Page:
N-Acetyl-Cysteine(NAC). A trial of IV N-Acetyl-Cysteine in COIVD-19 patients has begun recently. NAC is a non-toxic reducing agent that assists the body’s normal pathways designed to clear free radicals. Free radicals are used by the body to destroy the membranes of bacteria, or cells infected with virus. When free radicals present in excess, they can destroy healthy cells as well as the planned target. These free radicals can induce the clotting cascade by inducing activation of von Willebrand’s factor. Because of the cytokine storm, the macrophages are signalled to keep secreting free radicals. This overabundance of free radical overwhelms the body’s natural mechanism for clearing them, leads to activation of von Willebrand’s Factor, and contributes to the excessive clotting seen in this disorder. Since NAC helps clean up free radicals it is hoped it will help with the clotting problems seen in COVID-19 patients with a cytokine storm. NAC has been shown to work as an anticoagulant and has been shown to reduce ICU days in patients with severe pulmonary infections from non-COVID causes. For this reason people are studying whether very high doses of NAC can be effective in helping ventilator dependent COVID-19 patients by reducing the tissue damage and the clotting caused by the free radicals.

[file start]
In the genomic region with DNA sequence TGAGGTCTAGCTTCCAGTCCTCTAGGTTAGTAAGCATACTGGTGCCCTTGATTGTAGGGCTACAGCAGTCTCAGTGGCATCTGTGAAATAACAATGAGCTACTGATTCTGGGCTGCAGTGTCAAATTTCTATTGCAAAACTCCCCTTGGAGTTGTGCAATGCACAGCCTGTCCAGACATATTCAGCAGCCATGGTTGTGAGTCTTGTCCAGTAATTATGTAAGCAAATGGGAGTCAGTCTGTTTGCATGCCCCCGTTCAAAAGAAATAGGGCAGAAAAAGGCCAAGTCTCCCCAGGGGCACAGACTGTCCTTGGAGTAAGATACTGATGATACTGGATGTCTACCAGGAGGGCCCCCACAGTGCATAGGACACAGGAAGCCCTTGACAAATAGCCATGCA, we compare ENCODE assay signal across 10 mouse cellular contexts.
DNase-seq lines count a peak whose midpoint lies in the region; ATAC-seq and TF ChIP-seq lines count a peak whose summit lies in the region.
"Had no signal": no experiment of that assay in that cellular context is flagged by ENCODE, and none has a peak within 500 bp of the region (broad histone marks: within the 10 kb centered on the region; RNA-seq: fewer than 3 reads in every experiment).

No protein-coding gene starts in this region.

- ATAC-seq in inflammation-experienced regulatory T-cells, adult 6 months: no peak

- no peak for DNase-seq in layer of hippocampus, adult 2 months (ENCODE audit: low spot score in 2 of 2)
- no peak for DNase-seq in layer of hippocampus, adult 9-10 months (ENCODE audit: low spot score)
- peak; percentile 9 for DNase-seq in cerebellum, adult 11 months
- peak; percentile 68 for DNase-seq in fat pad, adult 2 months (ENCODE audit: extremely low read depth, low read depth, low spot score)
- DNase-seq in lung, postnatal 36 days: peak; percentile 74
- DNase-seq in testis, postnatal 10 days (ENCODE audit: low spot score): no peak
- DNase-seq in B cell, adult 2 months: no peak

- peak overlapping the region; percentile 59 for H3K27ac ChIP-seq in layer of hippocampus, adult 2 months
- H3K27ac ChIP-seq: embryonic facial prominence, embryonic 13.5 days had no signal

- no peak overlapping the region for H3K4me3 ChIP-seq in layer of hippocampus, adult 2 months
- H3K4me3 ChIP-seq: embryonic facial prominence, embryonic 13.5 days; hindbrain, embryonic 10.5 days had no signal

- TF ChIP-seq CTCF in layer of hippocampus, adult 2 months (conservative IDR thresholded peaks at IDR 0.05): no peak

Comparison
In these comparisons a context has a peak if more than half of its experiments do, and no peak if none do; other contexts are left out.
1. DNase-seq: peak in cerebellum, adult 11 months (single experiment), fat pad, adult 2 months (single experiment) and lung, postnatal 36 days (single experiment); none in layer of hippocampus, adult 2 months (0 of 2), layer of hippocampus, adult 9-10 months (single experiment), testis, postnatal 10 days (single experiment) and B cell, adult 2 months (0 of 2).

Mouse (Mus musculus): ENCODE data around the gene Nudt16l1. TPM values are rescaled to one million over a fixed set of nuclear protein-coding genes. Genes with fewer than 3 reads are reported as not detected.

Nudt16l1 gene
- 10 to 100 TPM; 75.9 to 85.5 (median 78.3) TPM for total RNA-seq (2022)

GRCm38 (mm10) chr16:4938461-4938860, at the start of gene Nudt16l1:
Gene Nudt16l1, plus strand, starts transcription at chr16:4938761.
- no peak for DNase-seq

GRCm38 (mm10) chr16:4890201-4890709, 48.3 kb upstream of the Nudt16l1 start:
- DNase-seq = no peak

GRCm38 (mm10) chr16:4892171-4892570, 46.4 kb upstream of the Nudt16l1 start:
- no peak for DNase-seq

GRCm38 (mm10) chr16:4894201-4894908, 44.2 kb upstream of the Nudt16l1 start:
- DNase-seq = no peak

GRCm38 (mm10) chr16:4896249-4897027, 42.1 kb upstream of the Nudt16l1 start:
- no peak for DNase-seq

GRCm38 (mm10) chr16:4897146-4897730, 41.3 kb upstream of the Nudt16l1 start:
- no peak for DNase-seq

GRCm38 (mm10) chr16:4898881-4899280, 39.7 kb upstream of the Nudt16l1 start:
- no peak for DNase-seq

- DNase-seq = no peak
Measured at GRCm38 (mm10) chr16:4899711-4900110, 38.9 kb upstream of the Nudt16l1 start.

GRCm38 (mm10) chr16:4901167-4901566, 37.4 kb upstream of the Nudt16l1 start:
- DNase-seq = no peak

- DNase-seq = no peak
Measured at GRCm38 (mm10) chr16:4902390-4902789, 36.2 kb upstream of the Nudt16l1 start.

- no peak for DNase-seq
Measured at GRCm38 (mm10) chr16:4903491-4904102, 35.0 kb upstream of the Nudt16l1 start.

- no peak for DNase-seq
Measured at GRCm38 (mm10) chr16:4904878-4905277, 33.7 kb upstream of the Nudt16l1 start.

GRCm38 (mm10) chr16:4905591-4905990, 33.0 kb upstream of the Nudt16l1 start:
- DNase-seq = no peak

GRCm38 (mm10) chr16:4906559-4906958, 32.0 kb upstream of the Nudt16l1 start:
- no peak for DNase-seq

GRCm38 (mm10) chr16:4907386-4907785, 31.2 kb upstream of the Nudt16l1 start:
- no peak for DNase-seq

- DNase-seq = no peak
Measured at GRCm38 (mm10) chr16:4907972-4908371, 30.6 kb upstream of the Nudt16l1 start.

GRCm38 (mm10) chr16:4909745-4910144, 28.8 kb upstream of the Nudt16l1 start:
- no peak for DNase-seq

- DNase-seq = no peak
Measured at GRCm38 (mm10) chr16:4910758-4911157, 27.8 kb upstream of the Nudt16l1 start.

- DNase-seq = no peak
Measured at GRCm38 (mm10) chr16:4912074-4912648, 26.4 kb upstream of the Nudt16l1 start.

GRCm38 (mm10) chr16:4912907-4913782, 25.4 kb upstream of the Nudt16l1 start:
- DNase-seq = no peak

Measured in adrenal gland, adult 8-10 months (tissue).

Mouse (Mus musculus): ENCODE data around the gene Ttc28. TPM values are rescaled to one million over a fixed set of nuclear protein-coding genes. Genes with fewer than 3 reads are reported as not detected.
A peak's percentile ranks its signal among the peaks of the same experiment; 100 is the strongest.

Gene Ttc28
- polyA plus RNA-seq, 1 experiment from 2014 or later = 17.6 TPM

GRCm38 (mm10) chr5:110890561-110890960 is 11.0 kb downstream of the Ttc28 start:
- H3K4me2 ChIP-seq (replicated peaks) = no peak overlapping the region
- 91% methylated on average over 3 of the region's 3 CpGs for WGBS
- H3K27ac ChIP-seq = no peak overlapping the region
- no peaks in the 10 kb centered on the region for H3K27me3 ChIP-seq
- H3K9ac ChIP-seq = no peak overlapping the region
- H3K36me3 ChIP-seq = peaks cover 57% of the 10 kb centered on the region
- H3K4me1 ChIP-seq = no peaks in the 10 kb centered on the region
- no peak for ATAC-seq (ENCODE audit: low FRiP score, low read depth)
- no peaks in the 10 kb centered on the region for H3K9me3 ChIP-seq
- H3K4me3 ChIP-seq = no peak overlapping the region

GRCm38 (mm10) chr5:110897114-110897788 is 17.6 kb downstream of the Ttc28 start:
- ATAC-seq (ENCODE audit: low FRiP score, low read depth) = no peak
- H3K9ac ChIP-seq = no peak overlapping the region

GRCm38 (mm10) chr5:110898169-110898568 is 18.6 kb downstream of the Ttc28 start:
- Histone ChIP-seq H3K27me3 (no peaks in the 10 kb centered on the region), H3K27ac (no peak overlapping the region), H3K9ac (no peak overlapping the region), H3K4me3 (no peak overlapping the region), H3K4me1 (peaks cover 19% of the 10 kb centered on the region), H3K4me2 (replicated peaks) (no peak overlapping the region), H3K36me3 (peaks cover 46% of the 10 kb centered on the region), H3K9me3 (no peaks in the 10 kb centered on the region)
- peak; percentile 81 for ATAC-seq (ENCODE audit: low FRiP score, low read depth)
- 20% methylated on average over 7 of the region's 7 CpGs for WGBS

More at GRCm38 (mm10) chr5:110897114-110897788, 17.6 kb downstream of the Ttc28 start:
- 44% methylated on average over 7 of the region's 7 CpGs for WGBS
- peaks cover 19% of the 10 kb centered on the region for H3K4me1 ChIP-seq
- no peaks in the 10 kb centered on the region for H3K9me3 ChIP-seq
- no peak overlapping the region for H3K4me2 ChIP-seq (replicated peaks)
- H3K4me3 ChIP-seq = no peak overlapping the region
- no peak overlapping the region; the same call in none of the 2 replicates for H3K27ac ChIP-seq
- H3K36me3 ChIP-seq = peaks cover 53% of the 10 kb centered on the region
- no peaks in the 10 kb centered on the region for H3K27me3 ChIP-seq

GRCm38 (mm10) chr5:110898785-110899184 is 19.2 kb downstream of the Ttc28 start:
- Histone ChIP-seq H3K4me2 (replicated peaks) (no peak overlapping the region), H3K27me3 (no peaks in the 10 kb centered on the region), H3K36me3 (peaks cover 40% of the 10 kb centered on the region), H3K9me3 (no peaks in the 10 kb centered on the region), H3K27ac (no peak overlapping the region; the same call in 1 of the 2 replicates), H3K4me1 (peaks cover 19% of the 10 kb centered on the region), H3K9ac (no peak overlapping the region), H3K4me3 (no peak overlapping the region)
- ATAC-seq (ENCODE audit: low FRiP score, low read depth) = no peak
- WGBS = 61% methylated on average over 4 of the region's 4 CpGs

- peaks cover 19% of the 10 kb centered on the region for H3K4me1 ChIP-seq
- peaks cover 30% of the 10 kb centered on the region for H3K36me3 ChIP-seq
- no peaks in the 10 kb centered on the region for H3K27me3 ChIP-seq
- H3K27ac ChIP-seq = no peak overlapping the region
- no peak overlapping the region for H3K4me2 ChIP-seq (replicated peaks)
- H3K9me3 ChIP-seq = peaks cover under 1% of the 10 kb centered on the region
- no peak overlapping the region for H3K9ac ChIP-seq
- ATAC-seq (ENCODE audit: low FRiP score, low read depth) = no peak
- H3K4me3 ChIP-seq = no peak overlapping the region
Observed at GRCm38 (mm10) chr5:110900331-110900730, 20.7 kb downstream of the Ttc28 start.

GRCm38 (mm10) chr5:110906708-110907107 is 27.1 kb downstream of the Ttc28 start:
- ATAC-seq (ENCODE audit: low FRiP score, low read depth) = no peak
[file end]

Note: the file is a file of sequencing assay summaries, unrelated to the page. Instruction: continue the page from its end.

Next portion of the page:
Azithormycin is an antibiotic drug used to treat bacterial infections. It binds to bacterial ribosomes which prevents the bacteria from making proteins, which causes the bacteria to die. This drug has no direct action against viruses. It is used to treat possible opportunistic bacterial infections that may try to establish themselves in the COVID patient’s injured lungs, in a setting where there is already immune system compromise caused by the virus. It is used to basically help the body keep up defense against bacteria while the immune system is busy fighting the COVID virus. It has not had proven benefit and its continued use in the treatment of COVID-19 positive patients is being debated.